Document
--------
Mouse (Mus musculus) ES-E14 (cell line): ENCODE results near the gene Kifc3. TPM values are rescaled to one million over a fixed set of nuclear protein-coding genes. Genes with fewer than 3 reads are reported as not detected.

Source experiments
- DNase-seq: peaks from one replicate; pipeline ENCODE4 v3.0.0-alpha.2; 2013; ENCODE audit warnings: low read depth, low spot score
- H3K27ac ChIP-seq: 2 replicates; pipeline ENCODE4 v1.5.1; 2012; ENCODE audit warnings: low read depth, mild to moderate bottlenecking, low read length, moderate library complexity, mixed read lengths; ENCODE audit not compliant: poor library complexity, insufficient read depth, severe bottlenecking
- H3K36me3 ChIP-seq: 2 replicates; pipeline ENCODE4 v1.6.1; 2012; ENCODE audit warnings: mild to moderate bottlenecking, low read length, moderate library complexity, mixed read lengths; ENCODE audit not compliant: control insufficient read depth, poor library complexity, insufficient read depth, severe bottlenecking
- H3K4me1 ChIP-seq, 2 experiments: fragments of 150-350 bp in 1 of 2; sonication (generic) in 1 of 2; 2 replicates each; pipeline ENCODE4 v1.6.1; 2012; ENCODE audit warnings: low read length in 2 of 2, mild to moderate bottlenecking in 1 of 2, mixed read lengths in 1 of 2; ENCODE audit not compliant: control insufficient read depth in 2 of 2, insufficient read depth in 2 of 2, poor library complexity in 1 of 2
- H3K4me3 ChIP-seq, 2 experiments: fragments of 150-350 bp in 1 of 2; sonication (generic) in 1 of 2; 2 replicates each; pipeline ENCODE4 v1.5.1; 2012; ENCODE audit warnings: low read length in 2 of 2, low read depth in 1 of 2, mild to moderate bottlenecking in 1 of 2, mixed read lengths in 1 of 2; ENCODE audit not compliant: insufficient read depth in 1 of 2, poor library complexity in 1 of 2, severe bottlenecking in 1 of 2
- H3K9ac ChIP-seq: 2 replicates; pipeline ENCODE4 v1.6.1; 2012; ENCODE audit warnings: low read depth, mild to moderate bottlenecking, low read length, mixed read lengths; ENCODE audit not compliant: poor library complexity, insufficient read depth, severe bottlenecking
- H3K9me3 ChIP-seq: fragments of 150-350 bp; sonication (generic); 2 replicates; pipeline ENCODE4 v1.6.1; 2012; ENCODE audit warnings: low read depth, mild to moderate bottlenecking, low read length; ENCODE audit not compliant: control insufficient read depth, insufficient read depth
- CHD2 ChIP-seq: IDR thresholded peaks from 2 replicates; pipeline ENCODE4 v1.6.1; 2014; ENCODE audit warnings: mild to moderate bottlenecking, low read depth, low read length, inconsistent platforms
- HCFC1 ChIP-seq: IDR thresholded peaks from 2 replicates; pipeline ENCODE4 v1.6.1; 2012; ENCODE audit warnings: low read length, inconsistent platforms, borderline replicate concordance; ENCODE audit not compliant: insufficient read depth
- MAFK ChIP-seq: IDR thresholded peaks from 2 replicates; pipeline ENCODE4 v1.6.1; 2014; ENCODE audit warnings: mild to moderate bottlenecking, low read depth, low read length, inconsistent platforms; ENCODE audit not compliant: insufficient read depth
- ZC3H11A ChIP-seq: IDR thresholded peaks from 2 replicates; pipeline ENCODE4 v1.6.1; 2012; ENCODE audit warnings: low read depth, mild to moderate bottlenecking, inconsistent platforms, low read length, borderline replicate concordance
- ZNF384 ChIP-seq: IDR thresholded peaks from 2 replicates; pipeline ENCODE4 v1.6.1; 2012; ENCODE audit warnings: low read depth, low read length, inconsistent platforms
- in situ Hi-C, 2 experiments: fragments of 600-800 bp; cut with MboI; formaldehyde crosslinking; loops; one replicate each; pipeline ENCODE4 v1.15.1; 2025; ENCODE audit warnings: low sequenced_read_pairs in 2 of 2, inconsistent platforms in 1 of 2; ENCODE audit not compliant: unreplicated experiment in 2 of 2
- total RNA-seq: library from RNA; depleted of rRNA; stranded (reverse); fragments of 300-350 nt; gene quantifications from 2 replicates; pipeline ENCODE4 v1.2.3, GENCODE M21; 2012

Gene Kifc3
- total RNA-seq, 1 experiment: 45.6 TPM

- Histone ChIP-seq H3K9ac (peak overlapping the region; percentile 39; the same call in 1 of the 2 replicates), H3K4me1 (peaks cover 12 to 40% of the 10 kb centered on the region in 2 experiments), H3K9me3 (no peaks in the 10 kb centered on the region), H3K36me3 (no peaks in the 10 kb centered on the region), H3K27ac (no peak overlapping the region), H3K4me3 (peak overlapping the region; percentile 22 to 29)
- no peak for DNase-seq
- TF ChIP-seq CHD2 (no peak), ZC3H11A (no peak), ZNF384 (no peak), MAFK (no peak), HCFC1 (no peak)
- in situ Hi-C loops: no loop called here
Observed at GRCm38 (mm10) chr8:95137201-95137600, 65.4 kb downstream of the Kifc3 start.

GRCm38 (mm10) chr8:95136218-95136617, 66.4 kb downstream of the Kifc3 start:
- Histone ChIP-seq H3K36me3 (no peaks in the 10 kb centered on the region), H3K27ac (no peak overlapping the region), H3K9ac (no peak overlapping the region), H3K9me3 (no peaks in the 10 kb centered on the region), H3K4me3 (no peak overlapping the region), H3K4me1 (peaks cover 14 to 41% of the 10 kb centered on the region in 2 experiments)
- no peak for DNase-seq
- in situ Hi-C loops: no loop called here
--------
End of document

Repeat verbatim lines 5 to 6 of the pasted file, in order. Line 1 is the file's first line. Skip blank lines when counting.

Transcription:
- H3K36me3 ChIP-seq: 2 replicates; pipeline ENCODE4 v1.6.1; 2012; ENCODE audit warnings: mild to moderate bottlenecking, low read length, moderate library complexity, mixed read lengths; ENCODE audit not compliant: control insufficient read depth, poor library complexity, insufficient read depth, severe bottlenecking
- H3K4me1 ChIP-seq, 2 experiments: fragments of 150-350 bp in 1 of 2; sonication (generic) in 1 of 2; 2 replicates each; pipeline ENCODE4 v1.6.1; 2012; ENCODE audit warnings: low read length in 2 of 2, mild to moderate bottlenecking in 1 of 2, mixed read lengths in 1 of 2; ENCODE audit not compliant: control insufficient read depth in 2 of 2, insufficient read depth in 2 of 2, poor library complexity in 1 of 2